Earlier this year, the National Electric Power Regulatory Authority [Nepra] gave its approval for the ‘wheeling’ of electric power regulations. The system of making power and selling your surplus power is known as wheeling, which is now allowed by law in Pakistan.

Wheeling paves the way for small and medium-sized power generators to sell power to a consumer or to send power into the grid so that they as well as the others can benefit. This concept is known as ‘Generate locally and distribute globally.’ It has already been adopted by European societies and it works well.

Consider this: suppose the Defence Housing Authority [DHA] as an entity began producing power. Then Clifton Cantonment Board, another entity, generates their power separately. This extra electricity can then combine through a ring and provide power to those consumers who do not generate power. In this manner, we’d be doing away with the need for huge national grids such as the one run by the National Transmission and Despatch Company.

Is it possible for common citizens to earn money by generating their power and selling it on to the national grid? Yes, absolutely. We can have individual producers of power giving back to their power company through two-way meters. Consumers are typically billed the difference in how much electricity they generate and how much they are returning to the grid. This is also known as Feed In Tariff or FIT.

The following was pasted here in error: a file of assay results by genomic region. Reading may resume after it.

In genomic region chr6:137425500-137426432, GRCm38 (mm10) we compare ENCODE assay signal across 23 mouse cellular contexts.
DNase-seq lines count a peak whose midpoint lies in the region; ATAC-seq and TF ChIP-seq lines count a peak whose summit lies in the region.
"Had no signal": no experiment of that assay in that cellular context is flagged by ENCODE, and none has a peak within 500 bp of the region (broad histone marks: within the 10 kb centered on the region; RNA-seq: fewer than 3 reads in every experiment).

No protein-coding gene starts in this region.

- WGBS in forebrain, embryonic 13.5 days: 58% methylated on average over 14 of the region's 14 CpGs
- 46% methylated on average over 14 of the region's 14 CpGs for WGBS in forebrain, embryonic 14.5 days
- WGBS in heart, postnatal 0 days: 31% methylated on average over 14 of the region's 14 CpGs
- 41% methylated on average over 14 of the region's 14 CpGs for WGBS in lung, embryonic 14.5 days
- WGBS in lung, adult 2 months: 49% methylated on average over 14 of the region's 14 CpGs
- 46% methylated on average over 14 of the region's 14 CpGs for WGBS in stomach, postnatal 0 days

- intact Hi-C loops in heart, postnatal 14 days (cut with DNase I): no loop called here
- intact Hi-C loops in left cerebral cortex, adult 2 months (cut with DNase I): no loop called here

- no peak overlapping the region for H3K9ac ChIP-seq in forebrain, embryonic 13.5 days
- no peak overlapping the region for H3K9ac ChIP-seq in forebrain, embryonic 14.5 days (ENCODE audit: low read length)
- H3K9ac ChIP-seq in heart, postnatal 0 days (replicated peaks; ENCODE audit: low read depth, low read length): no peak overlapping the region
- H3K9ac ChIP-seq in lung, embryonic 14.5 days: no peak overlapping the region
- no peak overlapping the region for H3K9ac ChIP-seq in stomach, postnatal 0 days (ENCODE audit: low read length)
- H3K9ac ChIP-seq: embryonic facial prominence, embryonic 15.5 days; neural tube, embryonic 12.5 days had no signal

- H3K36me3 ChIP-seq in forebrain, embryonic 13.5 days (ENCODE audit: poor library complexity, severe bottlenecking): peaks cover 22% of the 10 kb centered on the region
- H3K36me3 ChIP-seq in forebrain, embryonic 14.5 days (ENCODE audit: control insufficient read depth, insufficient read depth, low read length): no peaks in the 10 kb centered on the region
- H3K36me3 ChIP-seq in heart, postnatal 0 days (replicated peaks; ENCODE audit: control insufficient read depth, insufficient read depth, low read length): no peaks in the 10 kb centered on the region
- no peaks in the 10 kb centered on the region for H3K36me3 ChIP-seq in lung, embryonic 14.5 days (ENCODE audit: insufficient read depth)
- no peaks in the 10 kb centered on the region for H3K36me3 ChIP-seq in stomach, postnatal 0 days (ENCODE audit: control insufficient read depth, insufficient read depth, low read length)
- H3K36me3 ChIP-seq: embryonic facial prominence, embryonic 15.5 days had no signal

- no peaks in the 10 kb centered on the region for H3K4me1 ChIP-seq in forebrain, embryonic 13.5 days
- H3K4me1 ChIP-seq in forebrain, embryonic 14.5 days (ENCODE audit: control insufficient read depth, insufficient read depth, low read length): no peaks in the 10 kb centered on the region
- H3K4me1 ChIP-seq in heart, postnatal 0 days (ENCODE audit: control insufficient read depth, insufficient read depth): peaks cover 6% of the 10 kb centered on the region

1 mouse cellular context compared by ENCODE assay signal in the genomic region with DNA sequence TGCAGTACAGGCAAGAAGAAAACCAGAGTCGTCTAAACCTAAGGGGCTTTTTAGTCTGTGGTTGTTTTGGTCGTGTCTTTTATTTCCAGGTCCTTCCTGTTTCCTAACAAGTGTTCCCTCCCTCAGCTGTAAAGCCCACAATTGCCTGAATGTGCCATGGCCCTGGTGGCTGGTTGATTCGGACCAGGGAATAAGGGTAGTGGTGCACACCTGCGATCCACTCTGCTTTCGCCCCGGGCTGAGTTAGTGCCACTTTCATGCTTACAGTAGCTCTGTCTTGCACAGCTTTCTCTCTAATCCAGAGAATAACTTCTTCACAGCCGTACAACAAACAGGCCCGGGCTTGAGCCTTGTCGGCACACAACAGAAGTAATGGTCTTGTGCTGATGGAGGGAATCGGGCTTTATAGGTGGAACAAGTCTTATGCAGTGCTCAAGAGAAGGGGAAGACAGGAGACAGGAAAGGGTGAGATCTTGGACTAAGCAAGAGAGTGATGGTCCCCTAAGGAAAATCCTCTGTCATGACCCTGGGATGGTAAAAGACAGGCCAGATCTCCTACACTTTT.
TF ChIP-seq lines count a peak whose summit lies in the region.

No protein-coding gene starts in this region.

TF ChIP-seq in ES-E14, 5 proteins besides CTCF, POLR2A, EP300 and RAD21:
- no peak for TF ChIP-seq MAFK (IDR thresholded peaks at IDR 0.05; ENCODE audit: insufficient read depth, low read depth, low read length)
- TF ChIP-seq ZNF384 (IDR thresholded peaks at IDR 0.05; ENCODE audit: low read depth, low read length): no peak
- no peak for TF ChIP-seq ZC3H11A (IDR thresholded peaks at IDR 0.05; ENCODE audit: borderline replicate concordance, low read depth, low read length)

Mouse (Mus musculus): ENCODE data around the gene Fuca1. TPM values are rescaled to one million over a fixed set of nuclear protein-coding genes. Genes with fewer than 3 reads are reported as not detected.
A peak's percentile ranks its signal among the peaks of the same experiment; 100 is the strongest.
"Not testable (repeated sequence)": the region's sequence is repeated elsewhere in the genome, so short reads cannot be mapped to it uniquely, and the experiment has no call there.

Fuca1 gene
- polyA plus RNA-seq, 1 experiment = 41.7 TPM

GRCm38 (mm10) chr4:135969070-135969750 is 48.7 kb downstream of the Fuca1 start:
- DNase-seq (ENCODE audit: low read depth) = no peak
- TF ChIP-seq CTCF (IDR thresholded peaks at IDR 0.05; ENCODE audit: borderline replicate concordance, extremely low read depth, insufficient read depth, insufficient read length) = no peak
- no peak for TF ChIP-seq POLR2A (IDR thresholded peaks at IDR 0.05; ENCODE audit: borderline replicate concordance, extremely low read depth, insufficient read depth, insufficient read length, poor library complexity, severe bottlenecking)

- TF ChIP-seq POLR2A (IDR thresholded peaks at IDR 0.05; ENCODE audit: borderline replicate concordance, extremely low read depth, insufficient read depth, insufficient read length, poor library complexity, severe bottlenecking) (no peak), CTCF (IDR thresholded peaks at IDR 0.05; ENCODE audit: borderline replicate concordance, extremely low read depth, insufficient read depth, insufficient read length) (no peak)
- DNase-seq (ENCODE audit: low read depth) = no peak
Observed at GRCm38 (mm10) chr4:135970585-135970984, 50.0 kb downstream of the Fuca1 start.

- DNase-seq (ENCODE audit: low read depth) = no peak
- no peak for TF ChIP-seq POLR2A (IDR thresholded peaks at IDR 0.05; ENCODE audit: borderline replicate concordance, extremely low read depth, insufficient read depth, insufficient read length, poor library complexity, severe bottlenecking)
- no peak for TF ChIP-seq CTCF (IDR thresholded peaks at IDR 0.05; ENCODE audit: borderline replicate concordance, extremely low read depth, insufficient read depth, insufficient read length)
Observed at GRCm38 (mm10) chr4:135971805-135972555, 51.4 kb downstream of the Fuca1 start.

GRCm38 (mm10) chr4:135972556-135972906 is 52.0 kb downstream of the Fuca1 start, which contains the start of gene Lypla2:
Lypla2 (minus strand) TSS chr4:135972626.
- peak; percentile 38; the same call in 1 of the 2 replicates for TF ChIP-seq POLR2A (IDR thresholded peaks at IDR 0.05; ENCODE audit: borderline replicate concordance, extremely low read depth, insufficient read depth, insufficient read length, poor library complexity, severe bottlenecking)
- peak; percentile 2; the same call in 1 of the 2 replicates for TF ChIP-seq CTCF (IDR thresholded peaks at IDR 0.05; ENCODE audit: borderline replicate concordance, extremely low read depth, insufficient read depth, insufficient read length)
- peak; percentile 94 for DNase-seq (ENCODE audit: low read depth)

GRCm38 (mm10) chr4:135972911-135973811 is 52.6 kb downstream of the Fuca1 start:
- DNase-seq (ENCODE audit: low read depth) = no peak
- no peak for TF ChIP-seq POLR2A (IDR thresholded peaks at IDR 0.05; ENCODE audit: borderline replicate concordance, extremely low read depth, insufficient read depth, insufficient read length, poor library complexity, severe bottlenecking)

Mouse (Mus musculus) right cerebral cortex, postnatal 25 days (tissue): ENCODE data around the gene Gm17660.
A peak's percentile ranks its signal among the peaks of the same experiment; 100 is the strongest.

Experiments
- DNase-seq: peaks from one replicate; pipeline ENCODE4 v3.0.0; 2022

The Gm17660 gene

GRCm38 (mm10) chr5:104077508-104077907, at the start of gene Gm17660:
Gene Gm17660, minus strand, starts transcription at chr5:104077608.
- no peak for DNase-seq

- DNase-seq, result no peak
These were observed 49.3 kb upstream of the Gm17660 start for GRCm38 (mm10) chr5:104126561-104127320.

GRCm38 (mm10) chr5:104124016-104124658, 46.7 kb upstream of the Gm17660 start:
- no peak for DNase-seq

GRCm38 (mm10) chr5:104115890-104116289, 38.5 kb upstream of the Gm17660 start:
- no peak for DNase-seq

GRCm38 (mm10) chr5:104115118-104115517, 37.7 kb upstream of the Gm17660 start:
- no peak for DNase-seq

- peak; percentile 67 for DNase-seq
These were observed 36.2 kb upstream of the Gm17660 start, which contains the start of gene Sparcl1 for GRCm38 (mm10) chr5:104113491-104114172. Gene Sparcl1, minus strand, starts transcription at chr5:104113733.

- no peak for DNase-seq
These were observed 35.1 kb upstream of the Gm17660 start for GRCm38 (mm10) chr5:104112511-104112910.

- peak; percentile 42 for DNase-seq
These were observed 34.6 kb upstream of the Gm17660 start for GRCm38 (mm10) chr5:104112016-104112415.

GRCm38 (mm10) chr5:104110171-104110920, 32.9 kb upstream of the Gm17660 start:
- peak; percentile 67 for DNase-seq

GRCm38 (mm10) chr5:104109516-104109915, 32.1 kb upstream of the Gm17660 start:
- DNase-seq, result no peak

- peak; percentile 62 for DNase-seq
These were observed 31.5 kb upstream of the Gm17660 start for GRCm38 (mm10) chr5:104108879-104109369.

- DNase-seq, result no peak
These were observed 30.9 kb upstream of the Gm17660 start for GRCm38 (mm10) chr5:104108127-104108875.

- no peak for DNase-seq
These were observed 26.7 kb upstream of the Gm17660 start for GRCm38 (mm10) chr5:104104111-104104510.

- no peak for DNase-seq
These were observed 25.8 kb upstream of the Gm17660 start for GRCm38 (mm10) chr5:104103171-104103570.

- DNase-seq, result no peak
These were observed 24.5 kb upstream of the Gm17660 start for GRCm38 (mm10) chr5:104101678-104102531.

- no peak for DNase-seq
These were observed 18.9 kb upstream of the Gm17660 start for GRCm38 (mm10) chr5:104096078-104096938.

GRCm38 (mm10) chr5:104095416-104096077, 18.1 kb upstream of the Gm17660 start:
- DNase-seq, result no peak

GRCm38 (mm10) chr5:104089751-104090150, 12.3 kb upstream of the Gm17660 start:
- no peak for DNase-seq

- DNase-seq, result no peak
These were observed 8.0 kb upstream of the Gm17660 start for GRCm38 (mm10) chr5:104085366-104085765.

With electronic meters, it is no problem and can be done easily. Wapda [Water and ower Development Authority] in some areas has already started FIT. If the other power companies also adopt the practice, it will be beneficial for them. Perhaps they don’t understand how it operates in practice but the fact is that solar power units will play a big part in FIT if we open our minds. — S.H.

Published in Dawn, Sunday Magazine, October 23rd, 2016